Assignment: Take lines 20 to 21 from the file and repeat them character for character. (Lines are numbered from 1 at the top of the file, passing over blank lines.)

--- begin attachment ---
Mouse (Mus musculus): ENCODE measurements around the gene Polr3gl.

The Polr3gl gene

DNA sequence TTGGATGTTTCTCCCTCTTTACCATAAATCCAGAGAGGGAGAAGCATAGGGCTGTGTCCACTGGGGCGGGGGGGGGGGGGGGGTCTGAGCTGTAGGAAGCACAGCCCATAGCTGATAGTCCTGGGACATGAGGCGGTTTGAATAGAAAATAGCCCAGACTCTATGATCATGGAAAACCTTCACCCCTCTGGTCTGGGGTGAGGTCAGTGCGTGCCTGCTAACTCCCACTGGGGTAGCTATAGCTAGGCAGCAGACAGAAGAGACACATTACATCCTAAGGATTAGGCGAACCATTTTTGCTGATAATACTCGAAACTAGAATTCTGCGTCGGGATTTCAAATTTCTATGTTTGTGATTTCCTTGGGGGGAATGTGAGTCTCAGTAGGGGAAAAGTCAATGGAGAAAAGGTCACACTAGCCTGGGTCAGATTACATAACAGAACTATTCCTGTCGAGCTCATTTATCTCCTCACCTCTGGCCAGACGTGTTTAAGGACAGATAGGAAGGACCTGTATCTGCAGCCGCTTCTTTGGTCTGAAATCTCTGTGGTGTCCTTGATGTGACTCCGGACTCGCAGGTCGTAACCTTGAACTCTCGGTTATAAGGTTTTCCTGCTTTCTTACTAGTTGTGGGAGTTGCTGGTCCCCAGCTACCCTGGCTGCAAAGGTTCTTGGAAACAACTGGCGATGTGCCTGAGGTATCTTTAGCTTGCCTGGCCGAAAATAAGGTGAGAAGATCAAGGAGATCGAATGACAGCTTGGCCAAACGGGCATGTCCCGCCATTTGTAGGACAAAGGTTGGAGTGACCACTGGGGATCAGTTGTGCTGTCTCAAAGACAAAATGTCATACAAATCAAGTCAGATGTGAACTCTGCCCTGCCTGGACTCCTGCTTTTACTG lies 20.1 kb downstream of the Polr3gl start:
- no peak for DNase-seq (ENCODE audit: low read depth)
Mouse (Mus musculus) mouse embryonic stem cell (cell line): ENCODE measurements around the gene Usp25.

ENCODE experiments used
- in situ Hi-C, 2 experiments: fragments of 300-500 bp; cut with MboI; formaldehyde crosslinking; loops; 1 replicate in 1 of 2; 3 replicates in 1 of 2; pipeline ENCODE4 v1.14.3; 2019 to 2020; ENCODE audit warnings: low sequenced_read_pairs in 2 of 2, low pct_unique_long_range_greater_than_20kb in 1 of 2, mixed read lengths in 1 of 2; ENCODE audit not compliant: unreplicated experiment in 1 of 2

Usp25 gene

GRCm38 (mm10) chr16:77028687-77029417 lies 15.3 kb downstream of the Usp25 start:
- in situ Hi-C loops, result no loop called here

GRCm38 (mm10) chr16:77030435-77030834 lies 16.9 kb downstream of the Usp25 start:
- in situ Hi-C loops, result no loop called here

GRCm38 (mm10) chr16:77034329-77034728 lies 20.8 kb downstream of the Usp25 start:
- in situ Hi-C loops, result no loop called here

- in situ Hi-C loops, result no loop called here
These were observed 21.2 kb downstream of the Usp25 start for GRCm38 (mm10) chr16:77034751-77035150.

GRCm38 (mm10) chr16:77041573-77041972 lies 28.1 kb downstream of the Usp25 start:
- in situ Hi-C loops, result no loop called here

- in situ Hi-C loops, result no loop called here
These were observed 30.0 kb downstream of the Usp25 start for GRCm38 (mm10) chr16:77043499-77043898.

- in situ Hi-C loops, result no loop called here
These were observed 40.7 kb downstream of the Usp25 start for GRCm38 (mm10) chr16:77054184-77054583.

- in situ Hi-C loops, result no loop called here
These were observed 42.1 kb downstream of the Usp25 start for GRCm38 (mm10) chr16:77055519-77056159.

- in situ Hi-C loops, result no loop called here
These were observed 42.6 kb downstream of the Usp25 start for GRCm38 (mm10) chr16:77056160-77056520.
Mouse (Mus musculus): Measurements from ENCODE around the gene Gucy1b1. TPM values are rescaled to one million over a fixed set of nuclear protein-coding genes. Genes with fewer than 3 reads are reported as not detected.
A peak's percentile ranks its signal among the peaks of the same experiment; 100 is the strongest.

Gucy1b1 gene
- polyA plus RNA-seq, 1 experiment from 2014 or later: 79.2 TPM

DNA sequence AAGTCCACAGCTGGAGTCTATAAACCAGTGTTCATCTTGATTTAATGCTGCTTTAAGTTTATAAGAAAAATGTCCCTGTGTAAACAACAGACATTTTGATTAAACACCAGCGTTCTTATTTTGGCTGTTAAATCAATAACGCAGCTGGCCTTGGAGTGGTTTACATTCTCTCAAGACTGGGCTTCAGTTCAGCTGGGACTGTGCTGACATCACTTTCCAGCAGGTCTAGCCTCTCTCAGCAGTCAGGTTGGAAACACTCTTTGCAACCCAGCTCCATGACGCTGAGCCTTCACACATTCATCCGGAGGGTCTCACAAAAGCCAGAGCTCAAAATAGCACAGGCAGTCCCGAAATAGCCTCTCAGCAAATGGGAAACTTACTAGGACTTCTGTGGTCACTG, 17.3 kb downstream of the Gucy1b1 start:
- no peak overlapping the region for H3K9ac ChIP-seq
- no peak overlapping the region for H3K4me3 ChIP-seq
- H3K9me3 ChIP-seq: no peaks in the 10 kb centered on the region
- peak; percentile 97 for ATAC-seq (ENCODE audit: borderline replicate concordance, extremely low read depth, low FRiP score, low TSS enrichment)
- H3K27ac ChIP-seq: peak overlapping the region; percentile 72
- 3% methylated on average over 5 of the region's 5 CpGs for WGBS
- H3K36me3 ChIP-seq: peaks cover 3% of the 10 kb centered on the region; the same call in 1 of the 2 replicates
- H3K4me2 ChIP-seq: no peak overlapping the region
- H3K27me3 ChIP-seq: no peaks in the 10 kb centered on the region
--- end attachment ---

These were observed 30.0 kb downstream of the Usp25 start for GRCm38 (mm10) chr16:77043499-77043898.

- in situ Hi-C loops, result no loop called here